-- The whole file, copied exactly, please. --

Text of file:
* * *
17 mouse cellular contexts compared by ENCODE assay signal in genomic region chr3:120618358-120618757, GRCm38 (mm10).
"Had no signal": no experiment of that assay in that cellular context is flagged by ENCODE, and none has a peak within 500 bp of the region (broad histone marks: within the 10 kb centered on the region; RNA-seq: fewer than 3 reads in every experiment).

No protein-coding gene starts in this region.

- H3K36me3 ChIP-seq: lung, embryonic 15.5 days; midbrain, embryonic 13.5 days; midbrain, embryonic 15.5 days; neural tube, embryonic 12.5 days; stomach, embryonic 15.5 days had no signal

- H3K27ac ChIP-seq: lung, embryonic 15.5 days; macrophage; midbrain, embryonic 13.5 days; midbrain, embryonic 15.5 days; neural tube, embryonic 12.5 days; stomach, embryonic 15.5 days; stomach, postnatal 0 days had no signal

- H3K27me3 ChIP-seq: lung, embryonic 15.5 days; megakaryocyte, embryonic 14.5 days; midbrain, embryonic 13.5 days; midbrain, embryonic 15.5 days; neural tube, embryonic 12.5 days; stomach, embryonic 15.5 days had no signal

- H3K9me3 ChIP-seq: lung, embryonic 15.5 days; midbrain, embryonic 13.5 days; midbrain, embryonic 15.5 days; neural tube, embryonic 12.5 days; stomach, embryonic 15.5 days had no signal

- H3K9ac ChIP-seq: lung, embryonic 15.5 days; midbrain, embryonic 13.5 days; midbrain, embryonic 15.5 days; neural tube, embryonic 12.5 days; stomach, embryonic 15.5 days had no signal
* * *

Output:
17 mouse cellular contexts compared by ENCODE assay signal in genomic region chr3:120618358-120618757, GRCm38 (mm10).
"Had no signal": no experiment of that assay in that cellular context is flagged by ENCODE, and none has a peak within 500 bp of the region (broad histone marks: within the 10 kb centered on the region; RNA-seq: fewer than 3 reads in every experiment).

No protein-coding gene starts in this region.

- H3K36me3 ChIP-seq: lung, embryonic 15.5 days; midbrain, embryonic 13.5 days; midbrain, embryonic 15.5 days; neural tube, embryonic 12.5 days; stomach, embryonic 15.5 days had no signal

- H3K27ac ChIP-seq: lung, embryonic 15.5 days; macrophage; midbrain, embryonic 13.5 days; midbrain, embryonic 15.5 days; neural tube, embryonic 12.5 days; stomach, embryonic 15.5 days; stomach, postnatal 0 days had no signal

- H3K27me3 ChIP-seq: lung, embryonic 15.5 days; megakaryocyte, embryonic 14.5 days; midbrain, embryonic 13.5 days; midbrain, embryonic 15.5 days; neural tube, embryonic 12.5 days; stomach, embryonic 15.5 days had no signal

- H3K9me3 ChIP-seq: lung, embryonic 15.5 days; midbrain, embryonic 13.5 days; midbrain, embryonic 15.5 days; neural tube, embryonic 12.5 days; stomach, embryonic 15.5 days had no signal

- H3K9ac ChIP-seq: lung, embryonic 15.5 days; midbrain, embryonic 13.5 days; midbrain, embryonic 15.5 days; neural tube, embryonic 12.5 days; stomach, embryonic 15.5 days had no signal